Priyanka Chopra Jonas: Hopefully, the next generation of women won't fight our fights
Ahead of the release of her globe-trotting spy series, Citadel, the actor talks about headlining the international project, the pressures of being in the spotlight, being a role model, and more
If there is anything that we know of the multitalented Priyanka Chopra Jonas, it is that she is not afraid of challenges. Otherwise, how did a small-town girl with hardly a connection to Tamil Nadu, not just make her acting debut in Tamil (Thamizhan, 2002), but also made her singing debut in the same film in a language that she didn’t quite have a connection with? Interestingly, even in Hollywood, it was singing that became her first calling card. But now, the two-time National Award winner is a bonafide leading lady there, and just about 21 years and 2 weeks after making her cinema debut, Priyanka will be seen headlining the Prime Video original, Citadel. “I know the struggle of having our Indian films find a proper theatrical release outside the mainstream markets of India. People didn’t really make that effort to watch films with subtitles. Now, subtitled films from other countries are winning Best Picture Oscars. Stories have moved across borders and languages, and Citadel is a prime example of that,” says Priyanka.
It’s been quite a long journey from Miss World to Indian cinema to now, Hollywood…
This journey started when I was 17. There have been many ups and downs in my career, and a lot of lessons I’ve learned in my life. My career was my film school. What I learned from Hindi films is the foundation of whatever I’ve done in other languages. In fact, I gained the status and confidence to do English films only on the strength of what I did in Hindi cinema. The industry made me into the actor I am today.
What is it about Citadel that made you say yes to it?
It was a truly global show. The scale and the expanse encompassed multiple countries. Citadel is a global spy network that has multiple intelligence people working together to save humanity. The concept of a long-standing neighbour of yours being a global spy was fascinating. It is a new attempt on the digital medium and is an original idea. It was even more exciting that the makers decided it was me who should be shouldering the project.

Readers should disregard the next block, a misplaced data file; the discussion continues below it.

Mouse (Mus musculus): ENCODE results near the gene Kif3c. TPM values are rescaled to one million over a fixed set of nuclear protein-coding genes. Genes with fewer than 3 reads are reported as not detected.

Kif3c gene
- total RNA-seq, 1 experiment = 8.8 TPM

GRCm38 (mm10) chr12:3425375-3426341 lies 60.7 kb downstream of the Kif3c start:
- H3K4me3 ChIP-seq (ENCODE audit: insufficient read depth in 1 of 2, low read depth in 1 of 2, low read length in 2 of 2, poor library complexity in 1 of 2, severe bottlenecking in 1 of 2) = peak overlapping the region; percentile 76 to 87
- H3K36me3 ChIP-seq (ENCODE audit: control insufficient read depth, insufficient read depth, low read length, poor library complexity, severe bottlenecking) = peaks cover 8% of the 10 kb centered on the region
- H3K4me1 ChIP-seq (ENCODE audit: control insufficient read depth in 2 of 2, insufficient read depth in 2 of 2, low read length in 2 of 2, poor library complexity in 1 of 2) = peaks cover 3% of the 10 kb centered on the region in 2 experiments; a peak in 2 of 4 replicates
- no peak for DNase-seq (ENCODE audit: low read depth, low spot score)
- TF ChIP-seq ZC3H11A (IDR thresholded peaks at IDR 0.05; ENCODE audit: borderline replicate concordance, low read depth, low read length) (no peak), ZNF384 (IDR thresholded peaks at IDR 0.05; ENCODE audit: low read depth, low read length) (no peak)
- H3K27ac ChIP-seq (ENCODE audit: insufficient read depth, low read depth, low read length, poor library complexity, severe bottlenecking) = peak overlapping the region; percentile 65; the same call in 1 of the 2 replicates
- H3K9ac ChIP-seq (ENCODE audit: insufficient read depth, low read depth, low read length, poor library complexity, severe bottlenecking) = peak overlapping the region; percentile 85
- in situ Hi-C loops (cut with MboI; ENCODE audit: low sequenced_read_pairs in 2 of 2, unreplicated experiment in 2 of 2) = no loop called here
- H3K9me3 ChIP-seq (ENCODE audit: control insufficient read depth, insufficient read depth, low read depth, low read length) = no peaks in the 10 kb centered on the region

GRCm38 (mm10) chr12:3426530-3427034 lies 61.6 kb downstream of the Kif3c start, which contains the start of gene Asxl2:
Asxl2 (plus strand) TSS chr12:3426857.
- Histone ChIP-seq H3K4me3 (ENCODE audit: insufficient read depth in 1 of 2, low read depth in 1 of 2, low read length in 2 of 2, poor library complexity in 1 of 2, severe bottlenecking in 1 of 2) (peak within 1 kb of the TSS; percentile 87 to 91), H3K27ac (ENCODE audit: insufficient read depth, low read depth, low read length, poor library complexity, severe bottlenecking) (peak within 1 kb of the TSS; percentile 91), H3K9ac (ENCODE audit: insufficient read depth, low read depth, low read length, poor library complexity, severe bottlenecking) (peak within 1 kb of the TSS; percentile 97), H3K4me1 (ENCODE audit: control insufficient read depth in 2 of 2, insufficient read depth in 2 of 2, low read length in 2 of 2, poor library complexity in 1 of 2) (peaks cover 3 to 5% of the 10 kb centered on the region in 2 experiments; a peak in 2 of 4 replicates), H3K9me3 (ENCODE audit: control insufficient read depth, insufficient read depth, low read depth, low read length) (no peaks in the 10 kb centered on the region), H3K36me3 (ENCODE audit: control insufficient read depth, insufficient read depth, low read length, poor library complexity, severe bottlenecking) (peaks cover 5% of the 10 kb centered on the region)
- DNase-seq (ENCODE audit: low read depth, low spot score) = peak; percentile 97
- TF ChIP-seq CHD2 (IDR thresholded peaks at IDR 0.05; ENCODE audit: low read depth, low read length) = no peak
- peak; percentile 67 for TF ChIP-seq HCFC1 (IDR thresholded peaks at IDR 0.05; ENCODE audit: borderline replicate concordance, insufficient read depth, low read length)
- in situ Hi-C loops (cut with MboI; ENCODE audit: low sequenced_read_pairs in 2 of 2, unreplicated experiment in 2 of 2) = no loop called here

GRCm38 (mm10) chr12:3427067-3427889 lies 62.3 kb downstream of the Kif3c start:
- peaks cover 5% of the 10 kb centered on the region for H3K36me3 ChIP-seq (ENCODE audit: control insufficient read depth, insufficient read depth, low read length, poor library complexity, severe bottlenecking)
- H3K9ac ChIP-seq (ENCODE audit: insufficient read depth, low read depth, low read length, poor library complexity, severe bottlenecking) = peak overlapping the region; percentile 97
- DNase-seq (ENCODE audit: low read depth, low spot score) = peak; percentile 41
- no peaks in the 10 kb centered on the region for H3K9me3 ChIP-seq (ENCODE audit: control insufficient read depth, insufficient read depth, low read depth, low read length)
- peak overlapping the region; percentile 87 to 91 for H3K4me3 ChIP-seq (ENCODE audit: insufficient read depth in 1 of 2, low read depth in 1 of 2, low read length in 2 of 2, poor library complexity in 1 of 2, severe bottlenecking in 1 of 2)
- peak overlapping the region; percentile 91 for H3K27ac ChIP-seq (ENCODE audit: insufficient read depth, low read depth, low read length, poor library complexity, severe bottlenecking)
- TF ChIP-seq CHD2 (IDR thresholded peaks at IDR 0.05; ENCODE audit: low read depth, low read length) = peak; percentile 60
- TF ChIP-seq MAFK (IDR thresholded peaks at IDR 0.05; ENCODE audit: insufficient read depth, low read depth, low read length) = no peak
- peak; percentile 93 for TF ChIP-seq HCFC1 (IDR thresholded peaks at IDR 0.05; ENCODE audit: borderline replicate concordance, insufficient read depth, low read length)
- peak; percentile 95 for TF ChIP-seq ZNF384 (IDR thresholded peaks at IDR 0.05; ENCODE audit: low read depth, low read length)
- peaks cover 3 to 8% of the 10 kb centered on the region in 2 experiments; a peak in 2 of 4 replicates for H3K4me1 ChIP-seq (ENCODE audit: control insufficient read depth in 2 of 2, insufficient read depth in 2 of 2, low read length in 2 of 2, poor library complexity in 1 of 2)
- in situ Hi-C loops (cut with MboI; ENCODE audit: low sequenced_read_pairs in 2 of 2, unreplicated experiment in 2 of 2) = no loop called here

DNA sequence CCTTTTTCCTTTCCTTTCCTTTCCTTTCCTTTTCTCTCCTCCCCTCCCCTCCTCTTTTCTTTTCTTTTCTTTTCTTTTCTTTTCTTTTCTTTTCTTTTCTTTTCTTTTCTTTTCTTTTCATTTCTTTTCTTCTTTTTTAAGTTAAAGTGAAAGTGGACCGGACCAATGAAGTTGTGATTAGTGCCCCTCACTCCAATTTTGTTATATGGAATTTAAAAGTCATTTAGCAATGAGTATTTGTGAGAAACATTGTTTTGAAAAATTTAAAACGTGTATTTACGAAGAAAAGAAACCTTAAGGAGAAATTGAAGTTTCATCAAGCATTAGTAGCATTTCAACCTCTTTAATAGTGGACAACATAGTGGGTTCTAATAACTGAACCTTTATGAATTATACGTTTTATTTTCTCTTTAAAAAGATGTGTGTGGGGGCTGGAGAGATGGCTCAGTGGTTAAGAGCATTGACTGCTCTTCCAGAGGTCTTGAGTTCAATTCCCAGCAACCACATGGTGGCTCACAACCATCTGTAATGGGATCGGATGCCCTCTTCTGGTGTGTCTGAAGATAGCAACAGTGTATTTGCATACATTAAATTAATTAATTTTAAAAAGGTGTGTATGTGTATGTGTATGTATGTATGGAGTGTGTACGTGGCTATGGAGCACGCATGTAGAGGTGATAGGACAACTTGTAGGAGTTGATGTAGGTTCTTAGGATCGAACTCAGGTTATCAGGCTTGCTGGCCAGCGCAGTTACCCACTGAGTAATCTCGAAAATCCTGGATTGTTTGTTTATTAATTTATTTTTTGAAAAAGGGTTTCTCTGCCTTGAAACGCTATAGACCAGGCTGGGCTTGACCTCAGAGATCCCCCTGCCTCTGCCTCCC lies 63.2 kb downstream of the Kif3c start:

What was the one takeaway from a series with such a wide expanse and novel setting?
The one thing that was different about Citadel from all the other movies I have done in my career is the attention to detail. We shot six episodes over a period of 1.5 years. There was a lot of focus on the tiniest details to ensure our characters were interesting and not just going through the motions of superficial emotions. I am a student of life, and I want to learn so much from everything. Working with the Russo Brothers, almost 400 technicians on a daily basis, a talented writers’ room, and I learnt how one can be happy working in such a huge setup.
It’s been 10 years in Hollywood as an actor. Things wouldn’t have been easy…
There were so many roadblocks. Though I started in 2010-11 with my music, I quickly realised it wasn’t my strong suit. I needed to get back to acting. The first few roadblocks were convincing people that a brown girl could be a leading actor. My quest was to be a leading actor. When I started in Hindi, I started with smaller roles and built credibility. I had to do that in Hollywood too. I went to directors with showreels, built credibility, and then, Quantico happened. I had to convince people of my talent and come to a point where I could headline films in America just like I did in India.